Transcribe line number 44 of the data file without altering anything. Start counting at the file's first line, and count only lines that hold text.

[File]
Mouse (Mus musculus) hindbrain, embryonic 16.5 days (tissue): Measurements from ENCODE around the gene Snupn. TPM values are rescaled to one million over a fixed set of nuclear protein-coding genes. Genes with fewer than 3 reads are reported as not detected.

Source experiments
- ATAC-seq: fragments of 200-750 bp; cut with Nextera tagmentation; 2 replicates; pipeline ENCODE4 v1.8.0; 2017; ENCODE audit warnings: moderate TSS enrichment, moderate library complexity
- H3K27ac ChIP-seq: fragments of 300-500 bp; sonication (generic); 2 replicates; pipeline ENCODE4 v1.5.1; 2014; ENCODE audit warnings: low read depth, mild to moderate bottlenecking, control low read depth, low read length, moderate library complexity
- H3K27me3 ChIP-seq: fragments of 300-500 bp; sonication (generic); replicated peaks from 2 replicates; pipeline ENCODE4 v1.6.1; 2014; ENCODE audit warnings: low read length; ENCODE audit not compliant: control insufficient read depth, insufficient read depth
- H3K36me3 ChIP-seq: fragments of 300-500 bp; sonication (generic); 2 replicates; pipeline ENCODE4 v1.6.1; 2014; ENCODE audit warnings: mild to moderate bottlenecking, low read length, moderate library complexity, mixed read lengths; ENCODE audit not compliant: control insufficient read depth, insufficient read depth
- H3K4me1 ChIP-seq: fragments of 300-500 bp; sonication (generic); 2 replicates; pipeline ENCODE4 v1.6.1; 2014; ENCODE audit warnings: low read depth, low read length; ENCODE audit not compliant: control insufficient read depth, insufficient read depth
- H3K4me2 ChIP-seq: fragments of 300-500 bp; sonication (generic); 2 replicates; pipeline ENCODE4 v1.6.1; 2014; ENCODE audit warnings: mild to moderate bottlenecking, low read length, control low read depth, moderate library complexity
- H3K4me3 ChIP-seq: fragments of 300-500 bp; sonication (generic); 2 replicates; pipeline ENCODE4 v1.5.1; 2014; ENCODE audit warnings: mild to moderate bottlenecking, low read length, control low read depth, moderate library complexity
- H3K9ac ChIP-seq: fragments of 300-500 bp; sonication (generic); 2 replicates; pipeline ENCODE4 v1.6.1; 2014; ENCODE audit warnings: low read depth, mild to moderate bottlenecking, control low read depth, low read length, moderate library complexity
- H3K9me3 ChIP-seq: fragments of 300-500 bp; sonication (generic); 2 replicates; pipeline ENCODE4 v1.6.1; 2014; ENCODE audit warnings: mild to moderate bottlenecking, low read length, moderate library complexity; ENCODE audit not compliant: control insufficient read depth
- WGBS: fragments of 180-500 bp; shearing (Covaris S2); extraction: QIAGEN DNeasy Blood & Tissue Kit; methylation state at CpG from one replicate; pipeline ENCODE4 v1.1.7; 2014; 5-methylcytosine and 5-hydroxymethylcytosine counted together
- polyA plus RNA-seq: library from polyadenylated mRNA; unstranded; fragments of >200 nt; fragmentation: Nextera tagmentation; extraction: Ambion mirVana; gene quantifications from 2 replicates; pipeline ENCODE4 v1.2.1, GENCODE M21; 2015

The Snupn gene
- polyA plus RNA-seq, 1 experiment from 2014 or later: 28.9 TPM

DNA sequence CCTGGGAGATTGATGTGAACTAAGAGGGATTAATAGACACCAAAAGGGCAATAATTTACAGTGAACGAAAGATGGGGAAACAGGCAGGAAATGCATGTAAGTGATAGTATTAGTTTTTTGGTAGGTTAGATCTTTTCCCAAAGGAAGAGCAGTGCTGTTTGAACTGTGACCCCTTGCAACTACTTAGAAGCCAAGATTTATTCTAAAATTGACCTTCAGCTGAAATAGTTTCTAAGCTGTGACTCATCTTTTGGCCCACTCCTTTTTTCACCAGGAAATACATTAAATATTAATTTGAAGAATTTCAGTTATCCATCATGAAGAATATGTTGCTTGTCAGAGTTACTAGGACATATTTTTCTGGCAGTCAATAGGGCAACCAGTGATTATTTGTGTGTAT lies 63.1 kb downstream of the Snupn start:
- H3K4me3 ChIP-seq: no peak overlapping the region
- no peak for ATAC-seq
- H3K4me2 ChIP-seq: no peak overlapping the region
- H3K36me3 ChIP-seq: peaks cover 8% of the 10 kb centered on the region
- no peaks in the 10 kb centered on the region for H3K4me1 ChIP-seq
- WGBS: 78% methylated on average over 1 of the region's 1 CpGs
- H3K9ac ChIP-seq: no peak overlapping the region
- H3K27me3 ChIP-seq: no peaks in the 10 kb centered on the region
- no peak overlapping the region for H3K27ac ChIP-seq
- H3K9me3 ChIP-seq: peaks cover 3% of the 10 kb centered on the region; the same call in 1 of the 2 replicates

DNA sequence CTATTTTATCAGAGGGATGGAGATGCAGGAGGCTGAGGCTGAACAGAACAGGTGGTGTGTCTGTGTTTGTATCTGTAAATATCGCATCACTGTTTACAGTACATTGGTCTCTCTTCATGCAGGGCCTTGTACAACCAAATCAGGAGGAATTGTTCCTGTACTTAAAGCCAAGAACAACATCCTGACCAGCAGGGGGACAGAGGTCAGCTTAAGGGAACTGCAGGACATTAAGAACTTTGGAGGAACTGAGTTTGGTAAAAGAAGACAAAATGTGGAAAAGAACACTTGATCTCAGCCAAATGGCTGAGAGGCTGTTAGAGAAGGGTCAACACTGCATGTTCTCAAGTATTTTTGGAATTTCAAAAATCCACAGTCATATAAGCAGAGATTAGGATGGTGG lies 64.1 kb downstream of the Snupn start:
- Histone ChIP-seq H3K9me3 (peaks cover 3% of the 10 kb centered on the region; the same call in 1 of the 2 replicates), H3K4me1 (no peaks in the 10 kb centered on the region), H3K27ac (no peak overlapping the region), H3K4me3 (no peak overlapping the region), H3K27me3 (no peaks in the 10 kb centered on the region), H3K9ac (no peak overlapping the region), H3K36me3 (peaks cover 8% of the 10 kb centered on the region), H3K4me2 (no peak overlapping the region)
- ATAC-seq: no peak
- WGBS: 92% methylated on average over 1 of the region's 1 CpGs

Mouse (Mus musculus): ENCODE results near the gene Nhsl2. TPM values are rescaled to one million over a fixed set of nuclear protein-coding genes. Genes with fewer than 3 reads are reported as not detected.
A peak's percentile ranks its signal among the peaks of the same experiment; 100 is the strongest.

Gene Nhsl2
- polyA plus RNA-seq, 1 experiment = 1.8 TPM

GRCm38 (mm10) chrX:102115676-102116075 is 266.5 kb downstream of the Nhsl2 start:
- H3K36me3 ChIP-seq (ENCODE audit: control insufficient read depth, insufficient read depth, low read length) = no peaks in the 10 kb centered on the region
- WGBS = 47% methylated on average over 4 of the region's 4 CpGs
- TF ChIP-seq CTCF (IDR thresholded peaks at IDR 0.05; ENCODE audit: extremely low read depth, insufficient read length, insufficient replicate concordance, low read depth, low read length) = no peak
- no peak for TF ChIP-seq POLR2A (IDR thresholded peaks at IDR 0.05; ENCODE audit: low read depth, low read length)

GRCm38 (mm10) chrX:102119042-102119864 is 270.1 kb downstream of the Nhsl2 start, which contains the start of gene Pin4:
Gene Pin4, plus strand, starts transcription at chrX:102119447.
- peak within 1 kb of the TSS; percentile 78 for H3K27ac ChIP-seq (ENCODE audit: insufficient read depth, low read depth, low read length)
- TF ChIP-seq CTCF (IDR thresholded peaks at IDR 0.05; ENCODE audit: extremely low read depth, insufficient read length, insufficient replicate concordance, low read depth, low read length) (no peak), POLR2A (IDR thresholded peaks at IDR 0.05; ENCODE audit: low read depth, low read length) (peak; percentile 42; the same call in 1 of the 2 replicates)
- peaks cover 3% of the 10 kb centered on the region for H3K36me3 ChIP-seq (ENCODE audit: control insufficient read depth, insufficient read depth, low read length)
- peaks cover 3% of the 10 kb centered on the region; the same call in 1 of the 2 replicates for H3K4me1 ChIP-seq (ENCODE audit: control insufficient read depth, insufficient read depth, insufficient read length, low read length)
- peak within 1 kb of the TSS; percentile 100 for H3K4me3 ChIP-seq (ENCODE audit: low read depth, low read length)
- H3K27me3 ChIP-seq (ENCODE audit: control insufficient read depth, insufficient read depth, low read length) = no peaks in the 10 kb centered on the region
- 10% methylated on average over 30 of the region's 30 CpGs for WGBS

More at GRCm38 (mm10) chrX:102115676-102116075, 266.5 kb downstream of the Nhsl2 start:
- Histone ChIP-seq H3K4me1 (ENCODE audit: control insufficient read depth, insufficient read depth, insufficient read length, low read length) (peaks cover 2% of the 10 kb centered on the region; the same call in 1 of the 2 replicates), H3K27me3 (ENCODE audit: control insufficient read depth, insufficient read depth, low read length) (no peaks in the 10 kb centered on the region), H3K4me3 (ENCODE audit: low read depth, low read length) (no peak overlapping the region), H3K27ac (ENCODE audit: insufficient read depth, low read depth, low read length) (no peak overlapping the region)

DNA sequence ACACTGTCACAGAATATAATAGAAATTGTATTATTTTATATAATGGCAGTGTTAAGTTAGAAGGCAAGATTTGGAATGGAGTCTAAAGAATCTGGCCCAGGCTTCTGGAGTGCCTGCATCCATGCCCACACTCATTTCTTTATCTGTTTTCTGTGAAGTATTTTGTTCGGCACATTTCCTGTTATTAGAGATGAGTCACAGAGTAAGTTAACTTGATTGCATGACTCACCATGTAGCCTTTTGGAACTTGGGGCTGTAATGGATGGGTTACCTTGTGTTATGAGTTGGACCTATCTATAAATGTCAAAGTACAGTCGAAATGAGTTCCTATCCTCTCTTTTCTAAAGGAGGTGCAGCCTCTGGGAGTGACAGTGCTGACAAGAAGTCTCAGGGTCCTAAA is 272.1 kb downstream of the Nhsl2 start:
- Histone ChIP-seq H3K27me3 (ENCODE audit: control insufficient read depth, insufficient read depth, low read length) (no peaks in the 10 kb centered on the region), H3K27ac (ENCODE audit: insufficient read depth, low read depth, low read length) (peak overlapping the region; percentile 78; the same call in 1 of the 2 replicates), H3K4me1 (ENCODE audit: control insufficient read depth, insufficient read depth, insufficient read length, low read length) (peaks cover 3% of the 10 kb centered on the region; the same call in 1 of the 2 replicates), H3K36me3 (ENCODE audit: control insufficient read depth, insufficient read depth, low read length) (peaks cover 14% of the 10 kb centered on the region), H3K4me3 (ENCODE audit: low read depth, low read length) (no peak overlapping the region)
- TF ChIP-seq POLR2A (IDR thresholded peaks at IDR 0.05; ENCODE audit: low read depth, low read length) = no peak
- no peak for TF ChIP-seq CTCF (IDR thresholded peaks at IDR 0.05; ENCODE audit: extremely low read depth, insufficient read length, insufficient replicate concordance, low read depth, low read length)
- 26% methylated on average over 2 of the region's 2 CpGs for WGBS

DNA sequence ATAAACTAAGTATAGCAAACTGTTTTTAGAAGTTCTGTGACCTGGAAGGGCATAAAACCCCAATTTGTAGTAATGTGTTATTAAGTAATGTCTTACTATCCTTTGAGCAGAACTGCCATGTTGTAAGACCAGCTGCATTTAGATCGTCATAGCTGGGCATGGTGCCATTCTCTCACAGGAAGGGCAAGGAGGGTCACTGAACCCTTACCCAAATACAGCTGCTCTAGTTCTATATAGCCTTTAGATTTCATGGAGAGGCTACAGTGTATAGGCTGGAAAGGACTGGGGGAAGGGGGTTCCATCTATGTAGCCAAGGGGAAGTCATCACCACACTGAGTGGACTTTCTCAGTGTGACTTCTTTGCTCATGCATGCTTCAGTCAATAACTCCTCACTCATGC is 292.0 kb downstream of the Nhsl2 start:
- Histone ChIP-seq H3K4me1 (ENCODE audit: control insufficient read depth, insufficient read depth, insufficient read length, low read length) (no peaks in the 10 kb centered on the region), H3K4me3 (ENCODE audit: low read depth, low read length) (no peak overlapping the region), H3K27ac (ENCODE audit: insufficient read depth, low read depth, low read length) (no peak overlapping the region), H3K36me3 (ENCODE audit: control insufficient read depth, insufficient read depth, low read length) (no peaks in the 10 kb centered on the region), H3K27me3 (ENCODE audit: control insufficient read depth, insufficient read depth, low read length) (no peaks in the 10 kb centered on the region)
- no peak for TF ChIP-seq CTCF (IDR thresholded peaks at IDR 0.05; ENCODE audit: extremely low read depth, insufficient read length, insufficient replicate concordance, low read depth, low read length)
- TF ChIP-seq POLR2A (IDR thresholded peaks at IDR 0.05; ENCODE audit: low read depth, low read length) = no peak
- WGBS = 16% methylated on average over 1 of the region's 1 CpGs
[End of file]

- peaks cover 3% of the 10 kb centered on the region for H3K36me3 ChIP-seq (ENCODE audit: control insufficient read depth, insufficient read depth, low read length)